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    Multiple Sclerosis Stem Cell Treatment: FAQ

    By Peter Russell
    WebMD Health News

    Jan. 19, 2016 -- Multiple sclerosis experts are welcoming a groundbreaking treatment that shows promise for some people with the disease. It uses harvested stem cells to reset patients’ immune systems and reverse some of the symptoms of MS.

    An update on the treatment, developed at Sheffield Teaching Hospitals in the United Kingdom, was recently featured in a British television program. Cameras followed four people with the relapsing-remitting form of the disease as they got treated.

    The treatment is called an autologous hematopoietic stem cell transplant (AHSCT, sometimes also shortened to HSCT). In the United States, two hospitals in Chicago and Seattle offer it, according to The Immune Renewal Foundation.

    But MS charities say stem cell therapy isn't right for all people with the condition.

    Here are some questions and answers about the new the treatment and how it could help.

    How Does the New Treatment Work?

    The goal of AHSCT is to reset your immune system to stop it from attacking nerve cells in your body. It’s used for other conditions as well, including lupus, rheumatoid arthritis, and type 1 diabetes.

    During the treatment, doctors collect bone marrow stem cells from your blood and freeze them. These "haematopoietic stem cells" are at such an early stage of development that they haven't acquired the flaws that trigger MS.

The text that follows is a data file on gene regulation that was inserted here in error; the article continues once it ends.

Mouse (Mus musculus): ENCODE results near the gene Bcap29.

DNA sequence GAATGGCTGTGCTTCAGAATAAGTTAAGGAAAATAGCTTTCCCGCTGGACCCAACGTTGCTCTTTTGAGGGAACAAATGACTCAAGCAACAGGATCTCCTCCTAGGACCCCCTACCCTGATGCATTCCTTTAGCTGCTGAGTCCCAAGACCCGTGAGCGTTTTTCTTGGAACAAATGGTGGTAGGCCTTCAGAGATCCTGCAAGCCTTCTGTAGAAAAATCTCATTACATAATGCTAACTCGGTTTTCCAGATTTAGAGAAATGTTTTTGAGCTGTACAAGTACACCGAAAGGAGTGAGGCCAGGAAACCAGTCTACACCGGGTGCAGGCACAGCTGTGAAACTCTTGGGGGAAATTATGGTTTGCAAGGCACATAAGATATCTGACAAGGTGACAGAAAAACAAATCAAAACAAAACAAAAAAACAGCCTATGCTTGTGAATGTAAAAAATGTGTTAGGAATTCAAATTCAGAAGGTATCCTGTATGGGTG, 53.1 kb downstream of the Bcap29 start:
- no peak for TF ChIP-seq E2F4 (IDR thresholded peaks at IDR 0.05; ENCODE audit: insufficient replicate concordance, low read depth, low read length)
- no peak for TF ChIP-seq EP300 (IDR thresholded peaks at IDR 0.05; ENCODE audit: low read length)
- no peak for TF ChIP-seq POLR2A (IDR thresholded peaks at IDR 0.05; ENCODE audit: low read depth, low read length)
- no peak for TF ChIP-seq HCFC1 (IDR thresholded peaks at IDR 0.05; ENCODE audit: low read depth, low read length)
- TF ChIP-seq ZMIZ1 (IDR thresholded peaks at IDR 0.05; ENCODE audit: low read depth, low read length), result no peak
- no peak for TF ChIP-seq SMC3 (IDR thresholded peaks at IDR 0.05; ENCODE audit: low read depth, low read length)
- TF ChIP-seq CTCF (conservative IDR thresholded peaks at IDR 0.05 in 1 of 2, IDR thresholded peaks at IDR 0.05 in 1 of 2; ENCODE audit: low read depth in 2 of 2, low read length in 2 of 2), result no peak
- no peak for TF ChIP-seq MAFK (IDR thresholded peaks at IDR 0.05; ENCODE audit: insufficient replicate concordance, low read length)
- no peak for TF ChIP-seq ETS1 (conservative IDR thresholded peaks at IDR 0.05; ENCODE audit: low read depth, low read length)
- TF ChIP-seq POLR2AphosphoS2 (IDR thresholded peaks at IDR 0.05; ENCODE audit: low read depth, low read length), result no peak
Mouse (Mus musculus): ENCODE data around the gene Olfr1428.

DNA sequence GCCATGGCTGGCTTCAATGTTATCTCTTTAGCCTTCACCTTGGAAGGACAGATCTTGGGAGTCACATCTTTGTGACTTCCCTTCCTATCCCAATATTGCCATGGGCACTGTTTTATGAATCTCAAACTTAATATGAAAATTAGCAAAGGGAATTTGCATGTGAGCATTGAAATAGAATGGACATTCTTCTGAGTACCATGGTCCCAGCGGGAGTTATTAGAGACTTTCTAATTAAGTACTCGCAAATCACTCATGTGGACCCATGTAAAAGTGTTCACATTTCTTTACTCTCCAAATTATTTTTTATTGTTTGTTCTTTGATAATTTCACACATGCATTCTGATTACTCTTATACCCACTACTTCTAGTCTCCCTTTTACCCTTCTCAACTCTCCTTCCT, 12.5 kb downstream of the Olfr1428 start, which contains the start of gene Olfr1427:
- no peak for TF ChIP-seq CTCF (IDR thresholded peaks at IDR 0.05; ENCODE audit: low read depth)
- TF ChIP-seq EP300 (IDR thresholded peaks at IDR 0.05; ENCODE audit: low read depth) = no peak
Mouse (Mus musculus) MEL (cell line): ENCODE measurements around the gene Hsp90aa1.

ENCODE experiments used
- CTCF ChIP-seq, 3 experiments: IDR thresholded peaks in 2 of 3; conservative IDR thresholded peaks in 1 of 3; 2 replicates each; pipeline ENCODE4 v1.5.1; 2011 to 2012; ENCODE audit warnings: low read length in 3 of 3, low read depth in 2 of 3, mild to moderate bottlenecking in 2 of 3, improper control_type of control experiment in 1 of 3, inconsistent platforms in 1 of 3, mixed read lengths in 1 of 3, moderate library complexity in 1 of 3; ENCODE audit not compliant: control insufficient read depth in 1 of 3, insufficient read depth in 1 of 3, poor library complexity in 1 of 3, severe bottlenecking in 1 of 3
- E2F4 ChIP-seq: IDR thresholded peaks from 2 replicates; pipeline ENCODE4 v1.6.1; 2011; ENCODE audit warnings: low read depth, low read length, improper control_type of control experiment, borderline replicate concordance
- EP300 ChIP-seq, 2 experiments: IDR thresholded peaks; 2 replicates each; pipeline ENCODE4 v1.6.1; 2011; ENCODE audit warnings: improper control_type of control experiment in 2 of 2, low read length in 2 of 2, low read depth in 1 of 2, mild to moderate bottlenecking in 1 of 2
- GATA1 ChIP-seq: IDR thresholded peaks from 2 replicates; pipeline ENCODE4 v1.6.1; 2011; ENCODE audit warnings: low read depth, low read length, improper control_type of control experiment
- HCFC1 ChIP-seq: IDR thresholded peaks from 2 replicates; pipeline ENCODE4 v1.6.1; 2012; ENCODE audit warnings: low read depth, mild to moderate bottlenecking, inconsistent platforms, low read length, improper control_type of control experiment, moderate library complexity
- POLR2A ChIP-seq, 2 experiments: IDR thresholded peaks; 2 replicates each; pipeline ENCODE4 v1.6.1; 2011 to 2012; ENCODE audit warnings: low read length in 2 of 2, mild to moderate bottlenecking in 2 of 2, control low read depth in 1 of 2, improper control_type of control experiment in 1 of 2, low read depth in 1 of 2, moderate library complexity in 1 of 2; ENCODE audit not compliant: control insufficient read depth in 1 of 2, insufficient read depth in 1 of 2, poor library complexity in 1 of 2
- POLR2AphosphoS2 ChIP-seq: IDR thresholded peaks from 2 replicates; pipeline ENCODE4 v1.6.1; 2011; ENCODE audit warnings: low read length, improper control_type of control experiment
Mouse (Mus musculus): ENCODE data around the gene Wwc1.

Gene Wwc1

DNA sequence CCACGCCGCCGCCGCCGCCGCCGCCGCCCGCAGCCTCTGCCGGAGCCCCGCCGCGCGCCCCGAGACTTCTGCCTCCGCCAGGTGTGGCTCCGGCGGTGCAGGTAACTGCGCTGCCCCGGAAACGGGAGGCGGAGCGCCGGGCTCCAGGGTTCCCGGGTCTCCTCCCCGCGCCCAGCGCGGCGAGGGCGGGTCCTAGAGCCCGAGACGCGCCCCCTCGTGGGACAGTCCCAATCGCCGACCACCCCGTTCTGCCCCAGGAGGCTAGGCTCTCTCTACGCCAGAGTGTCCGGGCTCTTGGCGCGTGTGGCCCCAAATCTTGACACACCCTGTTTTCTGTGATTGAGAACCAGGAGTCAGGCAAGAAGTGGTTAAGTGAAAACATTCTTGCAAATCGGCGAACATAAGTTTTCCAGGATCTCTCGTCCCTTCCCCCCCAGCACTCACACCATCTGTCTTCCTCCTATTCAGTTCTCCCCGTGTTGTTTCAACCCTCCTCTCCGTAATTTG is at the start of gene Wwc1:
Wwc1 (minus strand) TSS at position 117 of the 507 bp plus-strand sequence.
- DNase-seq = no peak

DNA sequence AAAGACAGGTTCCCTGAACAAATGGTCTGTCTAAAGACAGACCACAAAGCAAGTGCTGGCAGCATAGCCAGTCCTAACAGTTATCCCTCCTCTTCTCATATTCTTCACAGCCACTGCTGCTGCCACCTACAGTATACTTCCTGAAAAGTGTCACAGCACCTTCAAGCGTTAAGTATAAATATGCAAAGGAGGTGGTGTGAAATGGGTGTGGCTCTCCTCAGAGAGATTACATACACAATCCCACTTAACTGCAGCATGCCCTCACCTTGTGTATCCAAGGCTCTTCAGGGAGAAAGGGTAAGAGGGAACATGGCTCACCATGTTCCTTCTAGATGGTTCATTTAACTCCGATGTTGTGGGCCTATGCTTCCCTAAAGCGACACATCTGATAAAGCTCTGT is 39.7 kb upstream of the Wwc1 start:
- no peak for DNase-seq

Your faulty immune system is then destroyed using chemotherapy. The thawed-out stem cells are re-infused into your blood to reboot your immune system.

    "The immune system is being reset or rebooted back to a time point before it caused MS," says John Snowden, MD, consultant hematologist at the Royal Hallamshire Hospital in Sheffield, U.K.

    What does the latest research say?

    The most recent study showed that in 123 people with relapsing-remitting multiple sclerosis, AHSCT was linked to a 64% reduction in disability on average.

    Eighty percent of the people treated who were followed for 4 years had no more relapses, and 87% had no worsening of their level of disability.

    In Sheffield, around 20 patients have so far been treated at the Royal Hallamshire Hospital.

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